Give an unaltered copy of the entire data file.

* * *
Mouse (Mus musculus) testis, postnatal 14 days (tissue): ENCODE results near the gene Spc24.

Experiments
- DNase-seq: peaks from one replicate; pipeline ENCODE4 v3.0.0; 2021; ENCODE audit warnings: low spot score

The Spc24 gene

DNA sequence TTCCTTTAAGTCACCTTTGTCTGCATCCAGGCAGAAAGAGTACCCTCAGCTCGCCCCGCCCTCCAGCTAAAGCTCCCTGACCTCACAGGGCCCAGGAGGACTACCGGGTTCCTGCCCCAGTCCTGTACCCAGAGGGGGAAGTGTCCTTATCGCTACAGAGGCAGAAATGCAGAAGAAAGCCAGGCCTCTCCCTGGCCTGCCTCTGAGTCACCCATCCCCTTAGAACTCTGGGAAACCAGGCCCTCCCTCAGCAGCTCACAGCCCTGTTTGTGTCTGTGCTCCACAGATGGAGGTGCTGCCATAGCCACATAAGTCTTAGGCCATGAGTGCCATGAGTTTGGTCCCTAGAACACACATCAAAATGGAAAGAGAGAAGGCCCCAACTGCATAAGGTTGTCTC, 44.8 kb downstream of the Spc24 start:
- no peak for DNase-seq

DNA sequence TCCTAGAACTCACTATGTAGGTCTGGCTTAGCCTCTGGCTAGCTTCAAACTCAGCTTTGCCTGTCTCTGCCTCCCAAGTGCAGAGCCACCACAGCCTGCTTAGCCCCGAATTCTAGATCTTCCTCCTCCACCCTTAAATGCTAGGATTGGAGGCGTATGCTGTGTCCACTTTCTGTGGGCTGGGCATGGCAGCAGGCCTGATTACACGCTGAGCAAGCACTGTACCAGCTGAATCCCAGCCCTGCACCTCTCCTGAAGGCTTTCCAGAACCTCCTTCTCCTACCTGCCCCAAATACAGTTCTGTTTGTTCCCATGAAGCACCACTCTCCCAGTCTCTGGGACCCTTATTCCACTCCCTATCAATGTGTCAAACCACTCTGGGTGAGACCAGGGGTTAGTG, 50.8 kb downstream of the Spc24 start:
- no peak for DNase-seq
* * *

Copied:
Mouse (Mus musculus) testis, postnatal 14 days (tissue): ENCODE results near the gene Spc24.

Experiments
- DNase-seq: peaks from one replicate; pipeline ENCODE4 v3.0.0; 2021; ENCODE audit warnings: low spot score

The Spc24 gene

DNA sequence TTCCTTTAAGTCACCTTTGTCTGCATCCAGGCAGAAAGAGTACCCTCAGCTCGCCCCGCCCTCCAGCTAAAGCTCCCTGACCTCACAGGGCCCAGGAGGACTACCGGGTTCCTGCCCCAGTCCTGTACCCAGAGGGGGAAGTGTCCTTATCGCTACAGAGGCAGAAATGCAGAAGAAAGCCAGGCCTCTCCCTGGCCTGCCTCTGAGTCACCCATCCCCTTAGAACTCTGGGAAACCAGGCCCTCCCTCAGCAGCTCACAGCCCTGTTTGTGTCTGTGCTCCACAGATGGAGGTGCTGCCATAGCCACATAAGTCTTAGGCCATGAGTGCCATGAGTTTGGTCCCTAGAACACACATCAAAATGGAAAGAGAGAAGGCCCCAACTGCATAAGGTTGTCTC, 44.8 kb downstream of the Spc24 start:
- no peak for DNase-seq

DNA sequence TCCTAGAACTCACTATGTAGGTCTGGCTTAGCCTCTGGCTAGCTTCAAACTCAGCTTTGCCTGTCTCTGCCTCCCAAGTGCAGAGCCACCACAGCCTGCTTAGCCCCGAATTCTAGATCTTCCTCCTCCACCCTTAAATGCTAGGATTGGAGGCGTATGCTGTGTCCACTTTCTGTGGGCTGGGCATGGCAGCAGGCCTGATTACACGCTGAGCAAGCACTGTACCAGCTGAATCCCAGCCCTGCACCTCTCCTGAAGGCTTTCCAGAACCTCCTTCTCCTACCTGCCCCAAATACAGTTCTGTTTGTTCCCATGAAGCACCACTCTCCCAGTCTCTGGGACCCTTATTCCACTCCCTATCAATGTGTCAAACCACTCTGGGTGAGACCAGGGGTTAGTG, 50.8 kb downstream of the Spc24 start:
- no peak for DNase-seq